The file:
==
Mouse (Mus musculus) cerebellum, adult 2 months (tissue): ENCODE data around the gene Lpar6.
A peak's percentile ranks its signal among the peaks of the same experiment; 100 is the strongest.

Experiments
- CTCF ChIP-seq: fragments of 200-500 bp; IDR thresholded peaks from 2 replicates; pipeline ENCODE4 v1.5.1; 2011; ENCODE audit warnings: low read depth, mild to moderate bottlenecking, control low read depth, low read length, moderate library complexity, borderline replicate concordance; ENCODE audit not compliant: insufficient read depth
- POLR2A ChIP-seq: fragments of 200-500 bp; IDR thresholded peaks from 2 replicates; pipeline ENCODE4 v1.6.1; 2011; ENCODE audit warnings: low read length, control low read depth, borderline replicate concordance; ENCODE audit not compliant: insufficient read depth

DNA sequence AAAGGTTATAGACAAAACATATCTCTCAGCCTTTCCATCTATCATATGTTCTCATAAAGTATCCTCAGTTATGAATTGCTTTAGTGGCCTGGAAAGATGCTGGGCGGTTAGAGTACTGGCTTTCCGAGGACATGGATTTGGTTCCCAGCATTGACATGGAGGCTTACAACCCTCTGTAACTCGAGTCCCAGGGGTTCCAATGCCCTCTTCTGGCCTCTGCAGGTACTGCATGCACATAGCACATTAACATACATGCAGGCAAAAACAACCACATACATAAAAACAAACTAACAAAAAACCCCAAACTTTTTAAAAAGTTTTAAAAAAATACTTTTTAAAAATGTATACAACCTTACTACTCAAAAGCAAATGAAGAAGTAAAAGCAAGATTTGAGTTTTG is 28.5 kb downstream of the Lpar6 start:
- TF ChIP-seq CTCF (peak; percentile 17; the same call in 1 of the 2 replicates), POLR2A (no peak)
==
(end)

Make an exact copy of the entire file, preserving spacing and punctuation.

Mouse (Mus musculus) cerebellum, adult 2 months (tissue): ENCODE data around the gene Lpar6.
A peak's percentile ranks its signal among the peaks of the same experiment; 100 is the strongest.

Experiments
- CTCF ChIP-seq: fragments of 200-500 bp; IDR thresholded peaks from 2 replicates; pipeline ENCODE4 v1.5.1; 2011; ENCODE audit warnings: low read depth, mild to moderate bottlenecking, control low read depth, low read length, moderate library complexity, borderline replicate concordance; ENCODE audit not compliant: insufficient read depth
- POLR2A ChIP-seq: fragments of 200-500 bp; IDR thresholded peaks from 2 replicates; pipeline ENCODE4 v1.6.1; 2011; ENCODE audit warnings: low read length, control low read depth, borderline replicate concordance; ENCODE audit not compliant: insufficient read depth

DNA sequence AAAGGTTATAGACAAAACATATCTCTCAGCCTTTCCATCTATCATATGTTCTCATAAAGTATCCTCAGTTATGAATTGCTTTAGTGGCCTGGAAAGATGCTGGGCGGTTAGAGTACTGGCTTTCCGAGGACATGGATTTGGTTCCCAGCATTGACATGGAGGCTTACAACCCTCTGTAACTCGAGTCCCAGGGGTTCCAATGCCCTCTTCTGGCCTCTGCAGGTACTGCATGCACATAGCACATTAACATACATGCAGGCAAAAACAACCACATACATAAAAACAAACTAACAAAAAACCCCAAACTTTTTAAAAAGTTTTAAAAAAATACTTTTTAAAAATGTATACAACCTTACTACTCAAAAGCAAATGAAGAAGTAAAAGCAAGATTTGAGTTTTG is 28.5 kb downstream of the Lpar6 start:
- TF ChIP-seq CTCF (peak; percentile 17; the same call in 1 of the 2 replicates), POLR2A (no peak)